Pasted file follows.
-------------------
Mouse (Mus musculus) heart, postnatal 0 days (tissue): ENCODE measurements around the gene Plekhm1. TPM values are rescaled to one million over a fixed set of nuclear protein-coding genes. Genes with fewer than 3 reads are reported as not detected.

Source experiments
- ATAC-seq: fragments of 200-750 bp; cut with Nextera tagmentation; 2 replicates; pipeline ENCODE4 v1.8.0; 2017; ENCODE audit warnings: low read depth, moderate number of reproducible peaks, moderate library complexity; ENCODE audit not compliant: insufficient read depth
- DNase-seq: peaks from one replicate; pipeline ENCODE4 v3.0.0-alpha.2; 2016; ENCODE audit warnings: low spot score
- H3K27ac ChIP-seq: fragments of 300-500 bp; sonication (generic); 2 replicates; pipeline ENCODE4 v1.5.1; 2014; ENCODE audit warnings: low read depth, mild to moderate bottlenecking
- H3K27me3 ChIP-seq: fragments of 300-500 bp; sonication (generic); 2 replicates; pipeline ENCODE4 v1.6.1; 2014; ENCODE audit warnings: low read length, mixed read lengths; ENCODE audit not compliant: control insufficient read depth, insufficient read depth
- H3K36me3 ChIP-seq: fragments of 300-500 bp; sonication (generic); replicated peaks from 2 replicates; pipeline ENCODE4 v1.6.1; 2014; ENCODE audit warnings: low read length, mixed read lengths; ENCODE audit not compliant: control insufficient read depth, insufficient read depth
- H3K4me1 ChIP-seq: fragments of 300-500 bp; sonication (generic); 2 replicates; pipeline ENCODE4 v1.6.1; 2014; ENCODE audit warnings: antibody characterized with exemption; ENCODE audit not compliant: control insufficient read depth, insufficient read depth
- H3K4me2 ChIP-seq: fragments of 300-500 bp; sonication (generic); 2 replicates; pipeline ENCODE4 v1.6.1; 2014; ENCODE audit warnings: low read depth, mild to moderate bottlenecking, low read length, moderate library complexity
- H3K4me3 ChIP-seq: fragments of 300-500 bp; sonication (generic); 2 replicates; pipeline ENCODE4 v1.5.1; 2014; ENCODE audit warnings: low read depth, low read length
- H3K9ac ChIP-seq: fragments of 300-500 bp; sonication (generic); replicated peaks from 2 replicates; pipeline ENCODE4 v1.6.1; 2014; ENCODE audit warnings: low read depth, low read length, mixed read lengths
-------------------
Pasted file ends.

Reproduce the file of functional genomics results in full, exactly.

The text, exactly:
Mouse (Mus musculus) heart, postnatal 0 days (tissue): ENCODE measurements around the gene Plekhm1. TPM values are rescaled to one million over a fixed set of nuclear protein-coding genes. Genes with fewer than 3 reads are reported as not detected.

Source experiments
- ATAC-seq: fragments of 200-750 bp; cut with Nextera tagmentation; 2 replicates; pipeline ENCODE4 v1.8.0; 2017; ENCODE audit warnings: low read depth, moderate number of reproducible peaks, moderate library complexity; ENCODE audit not compliant: insufficient read depth
- DNase-seq: peaks from one replicate; pipeline ENCODE4 v3.0.0-alpha.2; 2016; ENCODE audit warnings: low spot score
- H3K27ac ChIP-seq: fragments of 300-500 bp; sonication (generic); 2 replicates; pipeline ENCODE4 v1.5.1; 2014; ENCODE audit warnings: low read depth, mild to moderate bottlenecking
- H3K27me3 ChIP-seq: fragments of 300-500 bp; sonication (generic); 2 replicates; pipeline ENCODE4 v1.6.1; 2014; ENCODE audit warnings: low read length, mixed read lengths; ENCODE audit not compliant: control insufficient read depth, insufficient read depth
- H3K36me3 ChIP-seq: fragments of 300-500 bp; sonication (generic); replicated peaks from 2 replicates; pipeline ENCODE4 v1.6.1; 2014; ENCODE audit warnings: low read length, mixed read lengths; ENCODE audit not compliant: control insufficient read depth, insufficient read depth
- H3K4me1 ChIP-seq: fragments of 300-500 bp; sonication (generic); 2 replicates; pipeline ENCODE4 v1.6.1; 2014; ENCODE audit warnings: antibody characterized with exemption; ENCODE audit not compliant: control insufficient read depth, insufficient read depth
- H3K4me2 ChIP-seq: fragments of 300-500 bp; sonication (generic); 2 replicates; pipeline ENCODE4 v1.6.1; 2014; ENCODE audit warnings: low read depth, mild to moderate bottlenecking, low read length, moderate library complexity
- H3K4me3 ChIP-seq: fragments of 300-500 bp; sonication (generic); 2 replicates; pipeline ENCODE4 v1.5.1; 2014; ENCODE audit warnings: low read depth, low read length
- H3K9ac ChIP-seq: fragments of 300-500 bp; sonication (generic); replicated peaks from 2 replicates; pipeline ENCODE4 v1.6.1; 2014; ENCODE audit warnings: low read depth, low read length, mixed read lengths